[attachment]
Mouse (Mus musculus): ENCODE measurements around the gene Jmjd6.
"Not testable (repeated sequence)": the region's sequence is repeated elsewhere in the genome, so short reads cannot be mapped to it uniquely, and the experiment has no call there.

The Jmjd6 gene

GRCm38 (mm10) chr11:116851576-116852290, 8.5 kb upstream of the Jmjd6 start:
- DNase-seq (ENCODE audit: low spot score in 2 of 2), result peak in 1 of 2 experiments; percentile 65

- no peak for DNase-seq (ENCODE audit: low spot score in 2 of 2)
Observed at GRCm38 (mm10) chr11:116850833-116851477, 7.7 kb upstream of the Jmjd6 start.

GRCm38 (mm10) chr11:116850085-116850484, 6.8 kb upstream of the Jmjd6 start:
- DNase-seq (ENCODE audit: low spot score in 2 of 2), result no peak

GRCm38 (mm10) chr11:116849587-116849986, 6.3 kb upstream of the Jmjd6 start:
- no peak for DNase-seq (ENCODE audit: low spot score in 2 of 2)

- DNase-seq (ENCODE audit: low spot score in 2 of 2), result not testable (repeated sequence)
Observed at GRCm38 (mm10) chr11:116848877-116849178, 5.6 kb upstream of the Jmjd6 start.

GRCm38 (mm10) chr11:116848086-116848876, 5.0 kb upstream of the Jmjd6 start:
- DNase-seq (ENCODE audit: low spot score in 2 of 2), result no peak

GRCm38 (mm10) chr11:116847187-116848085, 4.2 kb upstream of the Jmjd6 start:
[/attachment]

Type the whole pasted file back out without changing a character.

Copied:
Mouse (Mus musculus): ENCODE measurements around the gene Jmjd6.
"Not testable (repeated sequence)": the region's sequence is repeated elsewhere in the genome, so short reads cannot be mapped to it uniquely, and the experiment has no call there.

The Jmjd6 gene

GRCm38 (mm10) chr11:116851576-116852290, 8.5 kb upstream of the Jmjd6 start:
- DNase-seq (ENCODE audit: low spot score in 2 of 2), result peak in 1 of 2 experiments; percentile 65

- no peak for DNase-seq (ENCODE audit: low spot score in 2 of 2)
Observed at GRCm38 (mm10) chr11:116850833-116851477, 7.7 kb upstream of the Jmjd6 start.

GRCm38 (mm10) chr11:116850085-116850484, 6.8 kb upstream of the Jmjd6 start:
- DNase-seq (ENCODE audit: low spot score in 2 of 2), result no peak

GRCm38 (mm10) chr11:116849587-116849986, 6.3 kb upstream of the Jmjd6 start:
- no peak for DNase-seq (ENCODE audit: low spot score in 2 of 2)

- DNase-seq (ENCODE audit: low spot score in 2 of 2), result not testable (repeated sequence)
Observed at GRCm38 (mm10) chr11:116848877-116849178, 5.6 kb upstream of the Jmjd6 start.

GRCm38 (mm10) chr11:116848086-116848876, 5.0 kb upstream of the Jmjd6 start:
- DNase-seq (ENCODE audit: low spot score in 2 of 2), result no peak

GRCm38 (mm10) chr11:116847187-116848085, 4.2 kb upstream of the Jmjd6 start: